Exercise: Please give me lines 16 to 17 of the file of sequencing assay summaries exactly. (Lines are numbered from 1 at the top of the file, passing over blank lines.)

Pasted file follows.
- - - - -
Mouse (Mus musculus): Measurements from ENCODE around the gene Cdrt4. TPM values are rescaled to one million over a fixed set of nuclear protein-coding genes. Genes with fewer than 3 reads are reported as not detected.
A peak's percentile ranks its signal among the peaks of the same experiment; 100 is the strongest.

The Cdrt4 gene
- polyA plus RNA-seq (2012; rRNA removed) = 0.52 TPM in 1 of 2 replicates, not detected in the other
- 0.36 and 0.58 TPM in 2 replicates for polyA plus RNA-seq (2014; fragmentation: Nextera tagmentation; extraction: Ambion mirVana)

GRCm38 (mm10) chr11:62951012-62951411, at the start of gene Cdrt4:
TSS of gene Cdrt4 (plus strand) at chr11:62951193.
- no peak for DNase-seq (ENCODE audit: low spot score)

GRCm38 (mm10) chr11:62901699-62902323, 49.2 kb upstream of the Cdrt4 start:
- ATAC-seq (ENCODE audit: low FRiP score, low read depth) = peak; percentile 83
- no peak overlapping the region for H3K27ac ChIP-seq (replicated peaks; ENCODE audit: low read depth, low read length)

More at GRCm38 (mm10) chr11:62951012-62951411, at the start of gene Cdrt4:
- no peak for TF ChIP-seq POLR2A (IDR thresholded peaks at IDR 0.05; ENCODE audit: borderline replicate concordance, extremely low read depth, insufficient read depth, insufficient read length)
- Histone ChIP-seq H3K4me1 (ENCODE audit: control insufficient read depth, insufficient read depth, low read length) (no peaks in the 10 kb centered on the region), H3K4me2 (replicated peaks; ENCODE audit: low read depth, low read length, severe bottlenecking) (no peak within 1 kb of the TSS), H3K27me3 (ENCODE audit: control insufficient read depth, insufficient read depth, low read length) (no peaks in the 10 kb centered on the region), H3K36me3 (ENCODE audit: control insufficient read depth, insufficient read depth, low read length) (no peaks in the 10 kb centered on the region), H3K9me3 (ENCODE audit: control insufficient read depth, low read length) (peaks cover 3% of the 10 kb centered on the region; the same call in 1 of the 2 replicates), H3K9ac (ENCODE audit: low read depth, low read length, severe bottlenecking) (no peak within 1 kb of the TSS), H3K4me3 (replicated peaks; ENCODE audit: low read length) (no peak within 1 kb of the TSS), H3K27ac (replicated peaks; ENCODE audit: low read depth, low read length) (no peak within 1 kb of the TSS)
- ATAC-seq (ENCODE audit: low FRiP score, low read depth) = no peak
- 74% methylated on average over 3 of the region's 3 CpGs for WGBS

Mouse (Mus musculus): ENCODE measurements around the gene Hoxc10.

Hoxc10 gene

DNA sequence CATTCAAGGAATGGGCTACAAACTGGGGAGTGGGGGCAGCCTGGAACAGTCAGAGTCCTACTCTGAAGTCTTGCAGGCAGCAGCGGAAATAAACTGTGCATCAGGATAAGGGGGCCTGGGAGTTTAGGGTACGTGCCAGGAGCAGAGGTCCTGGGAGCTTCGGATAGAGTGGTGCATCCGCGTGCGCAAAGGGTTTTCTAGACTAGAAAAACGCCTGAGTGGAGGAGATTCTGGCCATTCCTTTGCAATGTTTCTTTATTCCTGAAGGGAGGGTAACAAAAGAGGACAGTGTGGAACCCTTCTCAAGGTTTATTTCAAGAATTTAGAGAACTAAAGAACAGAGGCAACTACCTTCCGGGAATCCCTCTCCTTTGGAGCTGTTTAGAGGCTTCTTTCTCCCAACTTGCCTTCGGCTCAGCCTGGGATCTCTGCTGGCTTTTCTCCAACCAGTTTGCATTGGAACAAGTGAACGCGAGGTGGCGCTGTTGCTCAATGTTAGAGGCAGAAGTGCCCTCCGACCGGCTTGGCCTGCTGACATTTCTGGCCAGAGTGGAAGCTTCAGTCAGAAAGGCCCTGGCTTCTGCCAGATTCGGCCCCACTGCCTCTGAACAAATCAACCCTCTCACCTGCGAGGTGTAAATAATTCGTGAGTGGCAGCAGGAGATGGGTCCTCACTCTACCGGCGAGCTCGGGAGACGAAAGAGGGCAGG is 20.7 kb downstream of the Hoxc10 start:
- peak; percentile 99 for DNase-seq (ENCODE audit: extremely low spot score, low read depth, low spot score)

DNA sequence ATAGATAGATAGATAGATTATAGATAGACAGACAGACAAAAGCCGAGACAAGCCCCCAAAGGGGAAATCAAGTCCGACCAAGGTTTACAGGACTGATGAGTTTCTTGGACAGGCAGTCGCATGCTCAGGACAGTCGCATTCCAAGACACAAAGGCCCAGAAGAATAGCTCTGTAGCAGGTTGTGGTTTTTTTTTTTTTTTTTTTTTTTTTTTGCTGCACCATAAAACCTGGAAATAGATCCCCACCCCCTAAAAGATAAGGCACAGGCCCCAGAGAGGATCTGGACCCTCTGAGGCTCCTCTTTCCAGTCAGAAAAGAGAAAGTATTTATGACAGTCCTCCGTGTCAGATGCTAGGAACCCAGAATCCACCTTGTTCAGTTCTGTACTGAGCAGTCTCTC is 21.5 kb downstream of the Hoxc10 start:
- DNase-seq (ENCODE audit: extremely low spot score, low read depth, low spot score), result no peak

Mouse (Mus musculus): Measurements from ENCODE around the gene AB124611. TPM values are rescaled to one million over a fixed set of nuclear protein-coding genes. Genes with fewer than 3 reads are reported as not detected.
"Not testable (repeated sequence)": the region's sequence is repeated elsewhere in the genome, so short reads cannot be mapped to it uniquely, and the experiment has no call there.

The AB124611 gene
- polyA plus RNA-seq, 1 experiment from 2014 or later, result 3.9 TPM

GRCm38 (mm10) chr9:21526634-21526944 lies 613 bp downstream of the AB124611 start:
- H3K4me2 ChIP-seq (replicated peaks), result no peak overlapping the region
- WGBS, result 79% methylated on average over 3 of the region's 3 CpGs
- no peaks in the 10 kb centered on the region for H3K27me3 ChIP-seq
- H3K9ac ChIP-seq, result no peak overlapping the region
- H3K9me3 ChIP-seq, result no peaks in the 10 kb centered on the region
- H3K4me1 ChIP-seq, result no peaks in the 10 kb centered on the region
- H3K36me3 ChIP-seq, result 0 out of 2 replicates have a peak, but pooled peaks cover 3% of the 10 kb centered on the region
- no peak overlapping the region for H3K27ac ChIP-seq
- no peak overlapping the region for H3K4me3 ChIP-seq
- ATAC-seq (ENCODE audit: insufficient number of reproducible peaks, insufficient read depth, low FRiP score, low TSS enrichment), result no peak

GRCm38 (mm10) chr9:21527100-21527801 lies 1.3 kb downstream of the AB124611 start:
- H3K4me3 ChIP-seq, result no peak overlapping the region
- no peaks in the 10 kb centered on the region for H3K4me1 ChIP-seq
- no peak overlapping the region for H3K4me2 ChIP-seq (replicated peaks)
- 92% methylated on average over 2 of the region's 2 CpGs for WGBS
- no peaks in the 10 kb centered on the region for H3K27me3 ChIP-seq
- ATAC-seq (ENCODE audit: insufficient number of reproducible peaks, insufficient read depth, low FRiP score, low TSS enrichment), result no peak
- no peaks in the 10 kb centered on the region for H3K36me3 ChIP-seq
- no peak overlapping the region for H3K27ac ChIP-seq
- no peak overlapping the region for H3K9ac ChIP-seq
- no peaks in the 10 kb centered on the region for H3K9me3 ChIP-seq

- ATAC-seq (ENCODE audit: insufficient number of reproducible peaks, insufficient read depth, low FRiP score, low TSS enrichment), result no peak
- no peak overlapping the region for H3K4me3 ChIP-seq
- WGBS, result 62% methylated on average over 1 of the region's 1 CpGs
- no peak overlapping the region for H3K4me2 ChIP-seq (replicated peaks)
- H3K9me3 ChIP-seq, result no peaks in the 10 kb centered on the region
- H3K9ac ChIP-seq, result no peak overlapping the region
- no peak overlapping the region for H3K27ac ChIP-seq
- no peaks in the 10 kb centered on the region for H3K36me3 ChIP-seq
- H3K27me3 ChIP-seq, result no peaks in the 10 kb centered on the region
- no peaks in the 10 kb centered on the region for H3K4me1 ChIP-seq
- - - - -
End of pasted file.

- 74% methylated on average over 3 of the region's 3 CpGs for WGBS

Mouse (Mus musculus): ENCODE measurements around the gene Hoxc10.